Options For Driver i2c-dev

Option: --use-file-io

Driver i2c-dev provides two interfaces for applications. The first uses ioctl(). The second, simpler, interface hides the ioctl() calls behind a traditional file io based interface, using functions write() and read().

Normally, ddcutil uses the ioctl() interface. Unfortunately, when the ioctl() interface is used with older versions of the Nvidia proprietary video driver, the Nvidia driver rejects calls from i2c-dev. When this error is detected, ddcutil switches to using the file io interface.

This option forces use of the file io interface, avoiding the need for recovery.

For details about how this problem was diagnosed, see ddcutil issue #341.

Option: --force-slave-address

When the i2c-dev file io interface is used, occasionally communication cannot be established because driver i2c-dev has marked the I2C bus as being in use by another program (error EBUSY). This option allows ddcutil to take control of the bus, potentially impacting the other program. (Internally, ddcutil uses ioctl(I2C_SLAVE_FORCE) instead of ioctl(I2C_SLAVE).)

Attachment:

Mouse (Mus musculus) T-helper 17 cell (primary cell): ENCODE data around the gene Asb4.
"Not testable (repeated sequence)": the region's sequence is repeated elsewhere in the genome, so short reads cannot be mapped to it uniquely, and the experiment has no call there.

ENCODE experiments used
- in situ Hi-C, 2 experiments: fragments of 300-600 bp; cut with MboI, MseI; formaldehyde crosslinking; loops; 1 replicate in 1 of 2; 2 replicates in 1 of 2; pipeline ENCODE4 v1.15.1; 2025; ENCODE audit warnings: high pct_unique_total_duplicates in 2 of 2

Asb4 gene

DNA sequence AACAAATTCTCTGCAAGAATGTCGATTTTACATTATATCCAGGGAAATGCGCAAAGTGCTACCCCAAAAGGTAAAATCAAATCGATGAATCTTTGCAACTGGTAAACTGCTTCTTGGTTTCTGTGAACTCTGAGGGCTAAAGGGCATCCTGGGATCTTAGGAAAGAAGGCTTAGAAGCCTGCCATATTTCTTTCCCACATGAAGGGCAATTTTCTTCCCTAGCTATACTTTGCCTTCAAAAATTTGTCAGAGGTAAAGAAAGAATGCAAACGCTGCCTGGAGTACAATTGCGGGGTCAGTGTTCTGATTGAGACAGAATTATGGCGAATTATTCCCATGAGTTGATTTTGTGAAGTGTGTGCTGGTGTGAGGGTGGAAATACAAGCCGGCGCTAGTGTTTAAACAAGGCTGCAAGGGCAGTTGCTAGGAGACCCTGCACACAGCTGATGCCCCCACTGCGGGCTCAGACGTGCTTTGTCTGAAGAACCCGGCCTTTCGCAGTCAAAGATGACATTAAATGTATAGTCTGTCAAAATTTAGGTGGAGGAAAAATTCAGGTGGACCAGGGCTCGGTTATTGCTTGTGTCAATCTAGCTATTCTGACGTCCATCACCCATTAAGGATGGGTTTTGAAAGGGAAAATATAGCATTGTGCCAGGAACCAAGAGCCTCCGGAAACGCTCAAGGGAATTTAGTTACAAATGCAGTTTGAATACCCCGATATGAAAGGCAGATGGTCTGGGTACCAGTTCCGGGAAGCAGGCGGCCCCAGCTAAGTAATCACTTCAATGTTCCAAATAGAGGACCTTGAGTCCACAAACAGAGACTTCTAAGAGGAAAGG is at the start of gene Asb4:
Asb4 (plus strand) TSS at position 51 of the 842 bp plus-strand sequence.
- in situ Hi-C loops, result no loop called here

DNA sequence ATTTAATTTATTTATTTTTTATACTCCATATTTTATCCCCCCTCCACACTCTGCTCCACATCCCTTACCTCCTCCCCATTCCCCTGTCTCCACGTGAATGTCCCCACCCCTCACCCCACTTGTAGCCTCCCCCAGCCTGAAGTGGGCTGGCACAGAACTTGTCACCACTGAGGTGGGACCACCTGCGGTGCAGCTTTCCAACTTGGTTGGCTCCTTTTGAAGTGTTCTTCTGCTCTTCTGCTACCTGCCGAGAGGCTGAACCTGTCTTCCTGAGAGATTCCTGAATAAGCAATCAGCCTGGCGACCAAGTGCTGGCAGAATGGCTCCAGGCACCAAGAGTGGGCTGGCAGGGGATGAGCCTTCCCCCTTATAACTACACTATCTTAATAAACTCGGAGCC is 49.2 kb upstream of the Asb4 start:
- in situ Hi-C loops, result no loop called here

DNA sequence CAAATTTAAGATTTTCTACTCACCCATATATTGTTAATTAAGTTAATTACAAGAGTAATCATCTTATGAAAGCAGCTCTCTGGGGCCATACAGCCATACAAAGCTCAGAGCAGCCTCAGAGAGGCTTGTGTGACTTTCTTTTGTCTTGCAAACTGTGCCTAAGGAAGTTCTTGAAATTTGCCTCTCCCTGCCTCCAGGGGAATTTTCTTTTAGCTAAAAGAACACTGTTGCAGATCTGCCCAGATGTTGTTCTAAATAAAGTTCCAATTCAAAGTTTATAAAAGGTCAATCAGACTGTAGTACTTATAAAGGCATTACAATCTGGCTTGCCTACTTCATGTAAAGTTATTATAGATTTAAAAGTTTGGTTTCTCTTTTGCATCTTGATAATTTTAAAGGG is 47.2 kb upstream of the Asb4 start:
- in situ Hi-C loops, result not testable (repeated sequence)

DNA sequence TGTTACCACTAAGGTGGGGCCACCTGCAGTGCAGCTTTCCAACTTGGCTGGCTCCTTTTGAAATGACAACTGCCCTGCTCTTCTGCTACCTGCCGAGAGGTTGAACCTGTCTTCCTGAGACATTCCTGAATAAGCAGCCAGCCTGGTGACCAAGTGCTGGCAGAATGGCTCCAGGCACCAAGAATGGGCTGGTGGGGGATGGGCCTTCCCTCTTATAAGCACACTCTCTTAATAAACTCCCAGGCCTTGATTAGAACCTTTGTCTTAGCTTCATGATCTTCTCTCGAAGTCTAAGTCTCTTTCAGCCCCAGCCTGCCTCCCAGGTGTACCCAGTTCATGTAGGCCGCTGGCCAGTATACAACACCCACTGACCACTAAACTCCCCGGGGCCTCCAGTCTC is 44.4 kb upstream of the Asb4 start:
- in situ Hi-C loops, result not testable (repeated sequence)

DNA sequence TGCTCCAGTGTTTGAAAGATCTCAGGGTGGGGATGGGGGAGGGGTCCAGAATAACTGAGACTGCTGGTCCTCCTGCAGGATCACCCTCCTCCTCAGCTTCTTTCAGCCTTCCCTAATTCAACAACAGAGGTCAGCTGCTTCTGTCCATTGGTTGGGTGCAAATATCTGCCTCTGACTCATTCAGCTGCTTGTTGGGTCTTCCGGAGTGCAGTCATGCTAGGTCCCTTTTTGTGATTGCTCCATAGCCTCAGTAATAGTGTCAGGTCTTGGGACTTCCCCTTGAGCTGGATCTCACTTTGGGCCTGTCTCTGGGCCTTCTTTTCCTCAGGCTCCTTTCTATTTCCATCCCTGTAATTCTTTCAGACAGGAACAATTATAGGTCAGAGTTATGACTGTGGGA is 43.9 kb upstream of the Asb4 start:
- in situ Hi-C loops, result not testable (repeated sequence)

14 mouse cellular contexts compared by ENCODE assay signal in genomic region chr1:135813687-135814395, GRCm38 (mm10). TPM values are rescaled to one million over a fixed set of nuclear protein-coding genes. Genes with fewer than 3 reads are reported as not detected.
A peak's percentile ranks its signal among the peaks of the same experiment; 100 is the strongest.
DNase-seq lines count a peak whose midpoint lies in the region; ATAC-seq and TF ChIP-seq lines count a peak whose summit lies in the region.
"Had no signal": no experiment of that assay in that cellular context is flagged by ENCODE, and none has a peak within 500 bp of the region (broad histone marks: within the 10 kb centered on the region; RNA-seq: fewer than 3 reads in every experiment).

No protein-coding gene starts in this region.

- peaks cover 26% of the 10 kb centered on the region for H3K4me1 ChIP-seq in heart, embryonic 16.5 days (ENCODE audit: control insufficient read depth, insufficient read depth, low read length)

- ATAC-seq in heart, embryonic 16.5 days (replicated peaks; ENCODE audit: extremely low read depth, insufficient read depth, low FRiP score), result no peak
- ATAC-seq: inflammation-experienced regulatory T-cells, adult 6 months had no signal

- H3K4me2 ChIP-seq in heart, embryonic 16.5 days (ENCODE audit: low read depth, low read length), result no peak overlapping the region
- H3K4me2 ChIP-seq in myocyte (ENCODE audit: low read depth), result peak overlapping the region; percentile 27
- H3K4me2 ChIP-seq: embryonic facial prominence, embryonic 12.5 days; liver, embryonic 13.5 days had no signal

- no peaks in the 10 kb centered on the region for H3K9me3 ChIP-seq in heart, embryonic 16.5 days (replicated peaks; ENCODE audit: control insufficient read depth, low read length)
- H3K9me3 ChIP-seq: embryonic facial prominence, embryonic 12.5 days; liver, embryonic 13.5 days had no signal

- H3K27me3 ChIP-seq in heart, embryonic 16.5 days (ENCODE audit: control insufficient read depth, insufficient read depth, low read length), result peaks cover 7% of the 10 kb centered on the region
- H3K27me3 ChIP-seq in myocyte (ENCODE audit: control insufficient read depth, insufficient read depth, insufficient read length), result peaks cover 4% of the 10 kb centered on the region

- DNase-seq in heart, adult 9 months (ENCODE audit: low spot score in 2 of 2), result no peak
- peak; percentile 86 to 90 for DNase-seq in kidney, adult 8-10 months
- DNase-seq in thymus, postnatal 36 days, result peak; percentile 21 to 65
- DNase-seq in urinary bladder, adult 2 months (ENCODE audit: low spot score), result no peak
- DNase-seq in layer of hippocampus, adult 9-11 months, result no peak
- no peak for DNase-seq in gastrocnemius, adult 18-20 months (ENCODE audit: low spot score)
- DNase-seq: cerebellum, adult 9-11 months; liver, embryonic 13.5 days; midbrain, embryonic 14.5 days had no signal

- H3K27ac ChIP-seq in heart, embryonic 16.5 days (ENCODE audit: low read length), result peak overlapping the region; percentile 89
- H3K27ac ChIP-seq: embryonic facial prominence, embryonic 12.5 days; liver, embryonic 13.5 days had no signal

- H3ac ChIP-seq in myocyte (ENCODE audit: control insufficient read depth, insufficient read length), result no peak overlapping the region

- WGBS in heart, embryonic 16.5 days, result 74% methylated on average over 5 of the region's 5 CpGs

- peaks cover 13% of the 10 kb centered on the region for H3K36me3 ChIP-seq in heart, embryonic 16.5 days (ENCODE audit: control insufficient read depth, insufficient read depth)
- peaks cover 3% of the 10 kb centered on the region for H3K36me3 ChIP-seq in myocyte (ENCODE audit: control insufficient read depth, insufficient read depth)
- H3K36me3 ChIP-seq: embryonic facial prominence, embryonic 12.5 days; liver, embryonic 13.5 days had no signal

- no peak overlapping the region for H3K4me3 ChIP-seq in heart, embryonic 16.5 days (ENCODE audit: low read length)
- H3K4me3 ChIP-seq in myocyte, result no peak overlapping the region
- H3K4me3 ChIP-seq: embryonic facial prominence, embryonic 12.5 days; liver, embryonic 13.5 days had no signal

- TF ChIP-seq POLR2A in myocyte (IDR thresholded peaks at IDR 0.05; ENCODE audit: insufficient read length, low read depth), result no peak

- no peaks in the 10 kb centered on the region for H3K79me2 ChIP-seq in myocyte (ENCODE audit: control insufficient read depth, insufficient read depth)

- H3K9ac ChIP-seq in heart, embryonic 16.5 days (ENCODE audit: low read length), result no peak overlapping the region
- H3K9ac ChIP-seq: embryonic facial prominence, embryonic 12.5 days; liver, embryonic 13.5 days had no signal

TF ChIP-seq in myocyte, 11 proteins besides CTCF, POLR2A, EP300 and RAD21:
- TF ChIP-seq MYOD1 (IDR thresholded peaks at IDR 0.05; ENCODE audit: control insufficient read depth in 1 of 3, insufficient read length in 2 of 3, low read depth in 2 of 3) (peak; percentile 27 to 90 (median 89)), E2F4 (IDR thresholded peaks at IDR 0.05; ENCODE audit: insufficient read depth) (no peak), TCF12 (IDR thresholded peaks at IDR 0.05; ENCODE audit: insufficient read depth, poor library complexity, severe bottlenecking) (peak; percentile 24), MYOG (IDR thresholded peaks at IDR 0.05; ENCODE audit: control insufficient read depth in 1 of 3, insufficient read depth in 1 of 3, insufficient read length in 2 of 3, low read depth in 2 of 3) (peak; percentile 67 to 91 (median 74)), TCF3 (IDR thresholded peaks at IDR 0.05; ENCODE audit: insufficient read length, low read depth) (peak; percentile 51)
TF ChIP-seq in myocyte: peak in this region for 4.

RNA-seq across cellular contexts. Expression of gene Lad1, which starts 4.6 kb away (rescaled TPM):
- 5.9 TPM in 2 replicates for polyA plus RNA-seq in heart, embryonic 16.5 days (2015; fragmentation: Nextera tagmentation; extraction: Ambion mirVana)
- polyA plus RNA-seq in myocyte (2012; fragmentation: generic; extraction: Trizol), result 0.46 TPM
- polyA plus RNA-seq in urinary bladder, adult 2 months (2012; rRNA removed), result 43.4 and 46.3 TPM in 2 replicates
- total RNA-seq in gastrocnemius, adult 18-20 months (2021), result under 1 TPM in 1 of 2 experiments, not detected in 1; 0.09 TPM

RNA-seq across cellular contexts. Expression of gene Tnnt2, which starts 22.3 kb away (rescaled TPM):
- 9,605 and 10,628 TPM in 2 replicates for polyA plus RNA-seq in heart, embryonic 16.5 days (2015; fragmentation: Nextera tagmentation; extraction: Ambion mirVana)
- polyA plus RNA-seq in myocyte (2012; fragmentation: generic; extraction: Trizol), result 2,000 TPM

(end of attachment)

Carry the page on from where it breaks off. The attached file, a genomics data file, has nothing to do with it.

This option has no effect in the normal case where the i2c-dev ioctl() interface is used.

Option: --edid-read-size 128|256

Sometimes a display's EDID cannot be read on I2C slave address x50. As a result, ddcutil does not report the existence of a display connected to the /dev/i2c device. ddcutil attempts to work around this by trying to read the EDID multiple times with both 128 and 256 block sizes. Depending on the monitor, usually one or the other will work, but sometimes neither do. Option --edid-read-size, introduced in release 1.0.1, can force the block size to 128 or 256.

Option: --i2c-source-address <hex address>

Recent LG monitors allow for splitting the display screen between multiple input sources. Instead of the (relatively) simple VCP feature x60 (Input Source), they use an undocumented protocol, to control how the screen is split and which input source is shown where. Thanks to a community effort, particularly by user Max Thomas (Github handle shinyquagmire23), some of this protocol has been reverse engineered. It entails using an alternative I2C source address, x50 instead of x51, in the I2C packet. Option --i2c-source-addr provides a way to use this alternative address in DDC communication. For further details, see this wiki page. The extended discussion summarized on the wiki page occurred on ddcutil issue 100: LG 29UM69G fails switching input.